Waugh's book is not like that. Whereas The Age of Reason was a deliberately abrasive and powerful attack on the Bible and 'revealed' religion, "God" is a light-hearted and flippant treatment of the same subject. I found it entertaining, informative, and I am glad I bought it.
It is essential for any freethinking student of the world's religions to bypass the received opinions of theology and put the cards on the table face-up so to speak, as Tom Paine did. It is only then that you can see plainly the glaring problems of superstition and human invention which abound in all the sacred texts which are supposed to be communicated from God to man.
It is not 'how' an author presents his subject that leads to the truth, but the 'facts' he produces in support of his case that really matters for our enlightenment. So, like Tom Paine, Alexander Waugh has presented us with a mixed bag of possibly unwelcome facts (to some people) in an easily readable format taken from various ancient religious texts. These extracts further help the modern thinker to assess the relevance today (with our far more general education) of the puny and demeaning concepts of God in the Bible etc. "God" is a good book and worth having in your collection. Howell Thomas.
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By A Customer on 8 Nov. 2005
Format: Paperback
Alexander Waugh, in GOD has tried to explain the personality of God. He has taken, for his sources the bible, the Qu'arn, as well as the books of Enoch, the and occassionally Joseph Smith, and other texts.
The book is comprised of 7 chapters divided into short sections, thus it is easily digestable, though some may find this style erratic, and not linear enough.
Personally, I feel this is part of the charm of the book. Waugh has a very dry sense of humour, and I laughed out loud on several occasions (this may cause a problem for the deeply religious.)
There are many interesting things that Waugh puts forward: the polytheistic origins of the Bible, the Egyptian origins of Moses, the needing by Christians of the Old Testament, for the sake of origional sin. (some of these well known, others not so).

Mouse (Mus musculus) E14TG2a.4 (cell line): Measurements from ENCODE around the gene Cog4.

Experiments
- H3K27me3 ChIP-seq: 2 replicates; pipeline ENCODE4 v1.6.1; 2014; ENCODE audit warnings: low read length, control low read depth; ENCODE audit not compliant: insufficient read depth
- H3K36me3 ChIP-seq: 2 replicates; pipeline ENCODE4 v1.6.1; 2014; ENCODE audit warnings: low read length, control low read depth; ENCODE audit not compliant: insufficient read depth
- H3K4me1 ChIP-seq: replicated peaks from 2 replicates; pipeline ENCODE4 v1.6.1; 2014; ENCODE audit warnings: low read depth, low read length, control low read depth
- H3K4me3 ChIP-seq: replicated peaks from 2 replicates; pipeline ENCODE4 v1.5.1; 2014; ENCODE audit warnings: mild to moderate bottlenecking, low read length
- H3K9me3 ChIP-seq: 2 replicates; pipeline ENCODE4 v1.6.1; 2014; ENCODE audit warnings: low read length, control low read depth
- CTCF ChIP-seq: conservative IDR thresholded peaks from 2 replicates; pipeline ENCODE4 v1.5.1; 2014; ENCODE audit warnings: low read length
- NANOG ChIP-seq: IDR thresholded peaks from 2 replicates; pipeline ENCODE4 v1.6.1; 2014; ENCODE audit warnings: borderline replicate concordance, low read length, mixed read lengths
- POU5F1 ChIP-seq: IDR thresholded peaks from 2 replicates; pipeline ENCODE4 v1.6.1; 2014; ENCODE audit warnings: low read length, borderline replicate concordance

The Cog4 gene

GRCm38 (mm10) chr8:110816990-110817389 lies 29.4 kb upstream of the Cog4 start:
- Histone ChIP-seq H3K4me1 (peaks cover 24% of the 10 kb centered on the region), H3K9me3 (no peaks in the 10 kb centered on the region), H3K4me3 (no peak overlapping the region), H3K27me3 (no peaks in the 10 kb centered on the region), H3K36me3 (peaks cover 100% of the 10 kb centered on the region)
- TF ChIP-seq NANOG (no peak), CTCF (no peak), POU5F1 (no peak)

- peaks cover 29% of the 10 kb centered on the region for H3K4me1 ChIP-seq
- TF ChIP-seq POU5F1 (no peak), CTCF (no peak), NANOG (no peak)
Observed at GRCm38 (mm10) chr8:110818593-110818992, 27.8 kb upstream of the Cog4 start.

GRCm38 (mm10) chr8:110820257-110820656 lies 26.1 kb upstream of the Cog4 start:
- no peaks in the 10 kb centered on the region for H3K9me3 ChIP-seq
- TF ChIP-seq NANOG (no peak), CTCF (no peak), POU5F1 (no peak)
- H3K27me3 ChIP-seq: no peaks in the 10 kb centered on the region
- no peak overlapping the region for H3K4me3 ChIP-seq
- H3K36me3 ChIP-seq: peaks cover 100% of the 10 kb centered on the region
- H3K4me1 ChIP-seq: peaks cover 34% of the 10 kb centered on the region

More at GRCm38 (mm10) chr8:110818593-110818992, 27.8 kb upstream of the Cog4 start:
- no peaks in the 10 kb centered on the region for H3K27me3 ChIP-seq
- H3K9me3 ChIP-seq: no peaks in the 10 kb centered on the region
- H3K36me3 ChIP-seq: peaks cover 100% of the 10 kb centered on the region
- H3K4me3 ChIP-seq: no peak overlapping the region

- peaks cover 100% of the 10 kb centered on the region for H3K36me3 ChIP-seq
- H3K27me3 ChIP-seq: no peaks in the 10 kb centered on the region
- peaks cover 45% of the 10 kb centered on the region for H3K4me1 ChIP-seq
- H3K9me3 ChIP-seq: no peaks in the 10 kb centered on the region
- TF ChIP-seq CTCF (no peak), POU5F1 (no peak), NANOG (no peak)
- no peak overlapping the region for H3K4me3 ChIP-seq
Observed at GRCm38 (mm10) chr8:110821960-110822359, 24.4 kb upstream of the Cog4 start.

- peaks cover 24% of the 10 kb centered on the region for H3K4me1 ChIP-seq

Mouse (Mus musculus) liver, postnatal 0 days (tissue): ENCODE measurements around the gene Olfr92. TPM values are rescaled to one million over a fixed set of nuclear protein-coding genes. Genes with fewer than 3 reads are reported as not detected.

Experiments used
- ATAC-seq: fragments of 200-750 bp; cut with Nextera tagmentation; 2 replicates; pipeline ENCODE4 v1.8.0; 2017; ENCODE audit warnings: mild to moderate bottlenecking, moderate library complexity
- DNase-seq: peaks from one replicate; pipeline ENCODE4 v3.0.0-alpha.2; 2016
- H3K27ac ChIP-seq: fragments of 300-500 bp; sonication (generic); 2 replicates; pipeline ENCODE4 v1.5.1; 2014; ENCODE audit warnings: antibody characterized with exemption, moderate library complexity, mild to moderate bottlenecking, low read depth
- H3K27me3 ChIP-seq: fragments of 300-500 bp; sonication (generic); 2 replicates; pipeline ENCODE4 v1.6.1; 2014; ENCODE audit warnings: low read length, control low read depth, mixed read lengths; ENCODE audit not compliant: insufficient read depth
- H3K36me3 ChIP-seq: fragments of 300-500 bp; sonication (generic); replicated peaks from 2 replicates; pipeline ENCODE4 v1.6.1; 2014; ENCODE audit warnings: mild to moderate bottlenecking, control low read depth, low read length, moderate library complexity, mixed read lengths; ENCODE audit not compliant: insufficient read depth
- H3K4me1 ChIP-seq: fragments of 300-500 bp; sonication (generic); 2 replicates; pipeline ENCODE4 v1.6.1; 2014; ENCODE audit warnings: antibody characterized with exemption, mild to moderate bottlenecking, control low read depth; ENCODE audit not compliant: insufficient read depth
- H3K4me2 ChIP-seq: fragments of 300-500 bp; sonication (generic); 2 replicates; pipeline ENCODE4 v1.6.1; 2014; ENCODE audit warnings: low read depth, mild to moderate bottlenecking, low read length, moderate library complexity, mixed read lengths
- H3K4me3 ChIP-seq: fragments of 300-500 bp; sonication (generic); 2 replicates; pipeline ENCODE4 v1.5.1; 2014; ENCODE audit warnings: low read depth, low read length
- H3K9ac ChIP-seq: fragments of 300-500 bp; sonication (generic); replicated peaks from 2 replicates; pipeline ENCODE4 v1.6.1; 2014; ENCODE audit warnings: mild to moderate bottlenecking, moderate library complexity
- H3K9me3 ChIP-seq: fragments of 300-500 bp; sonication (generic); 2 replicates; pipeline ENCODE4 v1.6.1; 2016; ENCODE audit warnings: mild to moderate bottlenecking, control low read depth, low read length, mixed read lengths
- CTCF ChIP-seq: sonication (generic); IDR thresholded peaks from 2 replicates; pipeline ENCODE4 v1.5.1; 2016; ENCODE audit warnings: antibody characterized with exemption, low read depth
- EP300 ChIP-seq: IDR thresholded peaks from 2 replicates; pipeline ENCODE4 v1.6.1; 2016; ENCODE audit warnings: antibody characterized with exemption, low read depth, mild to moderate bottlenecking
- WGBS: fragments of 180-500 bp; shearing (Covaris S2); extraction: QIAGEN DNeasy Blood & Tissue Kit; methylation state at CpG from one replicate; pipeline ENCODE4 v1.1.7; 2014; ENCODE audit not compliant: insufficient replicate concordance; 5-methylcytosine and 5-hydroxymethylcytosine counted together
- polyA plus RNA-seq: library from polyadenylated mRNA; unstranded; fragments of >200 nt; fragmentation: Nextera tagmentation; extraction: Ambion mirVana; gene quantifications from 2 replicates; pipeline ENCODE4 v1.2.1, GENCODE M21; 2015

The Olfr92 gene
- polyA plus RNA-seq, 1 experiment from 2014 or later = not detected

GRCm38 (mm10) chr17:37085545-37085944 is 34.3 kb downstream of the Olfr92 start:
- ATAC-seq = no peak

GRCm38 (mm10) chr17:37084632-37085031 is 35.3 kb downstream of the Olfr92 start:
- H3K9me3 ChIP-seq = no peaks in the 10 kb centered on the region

Is this an atheistic book? No, I don't think so, but it is certainly not a Christian book. (And will definately appeal to atheists - myself included). I believe that Waughs main point is that the Christian God - an all loving, all knowing God can not coexist with the God of Israel - a Genocidal maniac, with a penchant for the smell of burning flesh. But, herein lies the weekness. I say I think this is Waughs point, but I really do not know. The last chapter doesn't really seem to have an aim, and reluctantly ambles to it's conclusion. I think is mainly because of Waugh's reluctance to share his religious beliefs, or lack thereof - rather like his father, as described in the forward. Still, this is the only real weakness, in an otherwise funny, and thought provoking book. The main lesson I took from it is that an atheists biggest weapon is scripture, itself. I'm off to read the Bible, now...
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Format: Hardcover Verified Purchase
Discussions about God were not encouraged in the Waugh household (Alexander Waugh is the son of Auberon and the grandson of Evelyn Waugh), and the school's chaplain thought him perverse for asking too many awkward questions about the Divine Being. What is dismissed as "presumptuous arrogance" by anxious believers is to be welcomed by the rest of us who are interested in the biography (as distinct from the hagiography) of one of the most peculiar characters ever to have existed (in fiction, if you're an atheist, in fact, if a theist). When it comes to God, there's never been any shortage of people telling us precisely what we should - and shouldn't - believe about him. So, thank goodness for the author's scholarly diligence and determination to think for himself as he picks his way through a minefield of mythical proportions. What's more, Waugh has produced a genuinely refreshing and entertaining book, a real page-turner. After reading about God sending hornets to sting the Hittite and putting haemorrhoids up the Philistines' backsides, after learning how God helped wipe the Jebusites off the face of the earth, and the Moabites and the Amalekites too, I couldn't wait to find out what he was going to do next, and somewhat relieved this particular tyrant appears to have lost his edge, and is probably entirely fictional.

The book is organized into bite-size sections, some as short as a paragraph, grouped within seven major parts, the first "Mewling and Puking" and the last "Sans Everything" (from the famous "All the world's a stage" speech). Early on, Waugh asks: "Has anyone actually seen God?" It's the kind of question that might have earned the young Waugh a clip round the ear from the chaplain.